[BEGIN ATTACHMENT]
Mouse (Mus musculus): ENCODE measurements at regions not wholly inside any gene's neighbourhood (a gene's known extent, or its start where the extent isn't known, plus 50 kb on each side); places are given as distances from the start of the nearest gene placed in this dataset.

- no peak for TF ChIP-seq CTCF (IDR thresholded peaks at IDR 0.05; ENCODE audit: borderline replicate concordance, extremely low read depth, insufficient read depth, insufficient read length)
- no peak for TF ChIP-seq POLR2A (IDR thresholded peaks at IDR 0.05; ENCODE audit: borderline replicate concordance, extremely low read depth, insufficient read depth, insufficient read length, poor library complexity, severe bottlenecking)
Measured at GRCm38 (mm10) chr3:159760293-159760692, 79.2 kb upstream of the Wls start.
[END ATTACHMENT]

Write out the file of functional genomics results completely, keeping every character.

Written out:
Mouse (Mus musculus): ENCODE measurements at regions not wholly inside any gene's neighbourhood (a gene's known extent, or its start where the extent isn't known, plus 50 kb on each side); places are given as distances from the start of the nearest gene placed in this dataset.

- no peak for TF ChIP-seq CTCF (IDR thresholded peaks at IDR 0.05; ENCODE audit: borderline replicate concordance, extremely low read depth, insufficient read depth, insufficient read length)
- no peak for TF ChIP-seq POLR2A (IDR thresholded peaks at IDR 0.05; ENCODE audit: borderline replicate concordance, extremely low read depth, insufficient read depth, insufficient read length, poor library complexity, severe bottlenecking)
Measured at GRCm38 (mm10) chr3:159760293-159760692, 79.2 kb upstream of the Wls start.